Workers’ compensation requirements extend to executive officers and directors of corporations. The exception to this is if the corporation is fully owned by these directors and officers. If this is the case, they can opt to exclude themselves from the policy. Even if the officers and directors own the business in full, having a policy on themselves offers important protection. 

Your Requirements Extend Beyond Just Carrying a Policy

Knowing when you need to carry a worker’s compensation insurance policy in California is just the start of fulfilling your obligations as an employer. So, what else do you need to know?

You need to make sure any policy you are considering offers the benefits required by California law. These are:

  • Medical care, including:
    • Hospital services
    • Doctor visits
    • Medications
    • Medical equipment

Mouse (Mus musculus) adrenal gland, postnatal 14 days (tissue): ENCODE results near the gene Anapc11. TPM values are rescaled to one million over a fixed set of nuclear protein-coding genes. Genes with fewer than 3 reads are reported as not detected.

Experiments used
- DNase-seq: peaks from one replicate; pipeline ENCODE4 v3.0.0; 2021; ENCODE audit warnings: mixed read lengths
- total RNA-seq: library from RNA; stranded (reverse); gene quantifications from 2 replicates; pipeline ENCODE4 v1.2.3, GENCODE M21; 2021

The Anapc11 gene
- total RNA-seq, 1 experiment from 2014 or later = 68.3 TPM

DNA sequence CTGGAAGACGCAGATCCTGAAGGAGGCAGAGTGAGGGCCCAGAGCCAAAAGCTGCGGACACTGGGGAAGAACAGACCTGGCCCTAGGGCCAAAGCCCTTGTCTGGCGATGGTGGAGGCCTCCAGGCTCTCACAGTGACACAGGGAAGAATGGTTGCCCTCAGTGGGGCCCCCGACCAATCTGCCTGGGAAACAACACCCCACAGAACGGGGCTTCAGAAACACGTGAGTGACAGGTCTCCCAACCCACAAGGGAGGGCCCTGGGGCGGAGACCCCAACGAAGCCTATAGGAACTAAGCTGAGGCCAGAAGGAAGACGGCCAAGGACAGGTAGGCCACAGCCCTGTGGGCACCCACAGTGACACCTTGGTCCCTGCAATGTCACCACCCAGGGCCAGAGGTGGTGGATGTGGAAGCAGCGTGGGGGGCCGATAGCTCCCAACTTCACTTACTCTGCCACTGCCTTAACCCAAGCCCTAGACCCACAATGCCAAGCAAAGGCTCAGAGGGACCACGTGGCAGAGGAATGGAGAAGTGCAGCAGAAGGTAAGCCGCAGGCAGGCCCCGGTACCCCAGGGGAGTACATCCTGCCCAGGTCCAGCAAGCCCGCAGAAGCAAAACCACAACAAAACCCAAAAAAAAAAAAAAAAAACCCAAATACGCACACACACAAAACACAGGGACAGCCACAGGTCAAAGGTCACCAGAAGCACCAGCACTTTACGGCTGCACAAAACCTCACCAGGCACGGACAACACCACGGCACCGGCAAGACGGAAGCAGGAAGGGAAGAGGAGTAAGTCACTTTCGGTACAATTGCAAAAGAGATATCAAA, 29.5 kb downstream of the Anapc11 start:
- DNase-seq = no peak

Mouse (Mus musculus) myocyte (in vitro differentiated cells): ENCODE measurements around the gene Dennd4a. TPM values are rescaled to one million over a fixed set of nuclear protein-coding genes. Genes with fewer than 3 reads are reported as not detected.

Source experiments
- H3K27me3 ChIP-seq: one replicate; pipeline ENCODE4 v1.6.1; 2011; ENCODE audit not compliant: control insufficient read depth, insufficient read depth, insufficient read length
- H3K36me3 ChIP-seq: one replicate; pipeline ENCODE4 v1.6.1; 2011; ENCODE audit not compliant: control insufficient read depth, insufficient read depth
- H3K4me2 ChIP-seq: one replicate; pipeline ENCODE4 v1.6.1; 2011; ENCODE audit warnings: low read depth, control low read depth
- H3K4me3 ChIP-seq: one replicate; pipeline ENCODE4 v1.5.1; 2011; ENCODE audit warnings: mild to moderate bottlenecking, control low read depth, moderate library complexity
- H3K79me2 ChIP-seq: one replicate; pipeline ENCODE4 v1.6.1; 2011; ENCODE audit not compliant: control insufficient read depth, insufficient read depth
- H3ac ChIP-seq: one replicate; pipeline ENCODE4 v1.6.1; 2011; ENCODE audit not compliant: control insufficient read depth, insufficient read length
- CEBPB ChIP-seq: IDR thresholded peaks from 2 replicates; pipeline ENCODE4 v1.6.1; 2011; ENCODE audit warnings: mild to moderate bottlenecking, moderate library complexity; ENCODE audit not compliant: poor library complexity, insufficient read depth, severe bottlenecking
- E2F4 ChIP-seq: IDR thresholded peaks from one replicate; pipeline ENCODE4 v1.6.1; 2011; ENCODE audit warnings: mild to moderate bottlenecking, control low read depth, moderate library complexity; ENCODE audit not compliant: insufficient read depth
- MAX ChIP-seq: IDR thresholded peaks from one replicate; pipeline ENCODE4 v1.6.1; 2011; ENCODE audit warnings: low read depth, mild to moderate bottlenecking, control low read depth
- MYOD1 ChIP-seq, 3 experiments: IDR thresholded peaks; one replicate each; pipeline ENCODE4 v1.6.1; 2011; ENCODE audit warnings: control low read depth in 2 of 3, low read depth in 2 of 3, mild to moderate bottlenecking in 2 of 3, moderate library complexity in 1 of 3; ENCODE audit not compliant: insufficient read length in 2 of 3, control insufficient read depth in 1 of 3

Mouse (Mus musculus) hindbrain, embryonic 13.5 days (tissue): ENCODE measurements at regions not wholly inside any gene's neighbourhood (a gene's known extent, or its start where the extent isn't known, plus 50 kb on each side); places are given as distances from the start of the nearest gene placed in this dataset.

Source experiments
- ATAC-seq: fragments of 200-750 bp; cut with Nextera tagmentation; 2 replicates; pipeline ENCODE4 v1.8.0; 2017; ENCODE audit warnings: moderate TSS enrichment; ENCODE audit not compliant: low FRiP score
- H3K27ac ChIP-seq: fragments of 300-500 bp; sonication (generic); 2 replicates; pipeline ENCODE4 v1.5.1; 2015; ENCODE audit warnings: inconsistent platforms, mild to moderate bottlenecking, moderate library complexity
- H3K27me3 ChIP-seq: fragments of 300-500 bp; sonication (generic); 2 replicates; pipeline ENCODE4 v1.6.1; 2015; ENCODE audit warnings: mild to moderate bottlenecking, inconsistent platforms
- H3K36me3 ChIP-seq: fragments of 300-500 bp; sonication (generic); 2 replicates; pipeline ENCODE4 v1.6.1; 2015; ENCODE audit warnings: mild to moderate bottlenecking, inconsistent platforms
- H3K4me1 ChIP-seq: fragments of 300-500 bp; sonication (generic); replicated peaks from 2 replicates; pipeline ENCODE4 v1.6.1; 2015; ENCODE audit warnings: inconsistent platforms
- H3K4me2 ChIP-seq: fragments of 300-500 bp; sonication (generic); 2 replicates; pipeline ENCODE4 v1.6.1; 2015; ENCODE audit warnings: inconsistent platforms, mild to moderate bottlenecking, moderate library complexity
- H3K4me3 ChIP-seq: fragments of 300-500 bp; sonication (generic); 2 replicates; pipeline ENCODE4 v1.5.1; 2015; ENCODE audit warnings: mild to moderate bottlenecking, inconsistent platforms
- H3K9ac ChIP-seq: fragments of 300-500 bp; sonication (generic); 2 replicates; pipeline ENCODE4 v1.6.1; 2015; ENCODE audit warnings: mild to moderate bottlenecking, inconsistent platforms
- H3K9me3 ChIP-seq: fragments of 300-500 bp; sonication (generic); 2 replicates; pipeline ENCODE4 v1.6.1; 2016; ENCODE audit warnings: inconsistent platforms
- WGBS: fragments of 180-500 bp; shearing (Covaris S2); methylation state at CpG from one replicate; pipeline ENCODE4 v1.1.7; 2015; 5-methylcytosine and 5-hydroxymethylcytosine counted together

• Lab tests
    • Diagnostic imaging
  • Temporary disability payments to cover lost wages during the recovery period. In general, this will be calculated as two-thirds of the pre-tax wage and extend up to 104 weeks.
  • Permanent disability payments to cover lost wages should the employee be injured to the point of no longer being able to work. The amount that must be paid and the duration of this benefit varies based on the type of disability.
  • Retraining payments to help the employee learn how to perform a new job if they’re physically unable to return to their previous role.
  • Death benefits to be paid to their dependents if they die as a result of a work-related injury or illness. 

If all of this sounds a little complicated, don’t worry. The well-versed agents at Leap | Carpenter | Kemps Insurance Agency know insurance, risk management, and have extensive experience with experience modification management. And they’re here to help. 

What Leap | Carpenter | Kemps Insurance Agency Can Do for You

At LCK, we know Workers’ Compensation Insurance. For decades, we’ve helped companies just like yours navigate the workers’ compensation landscape in California. Contact us today to see how we can help you.

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About The Author

Carmen Sanchez is a Commercial Insurance & Risk Advisor who offers her clients the highest level of service.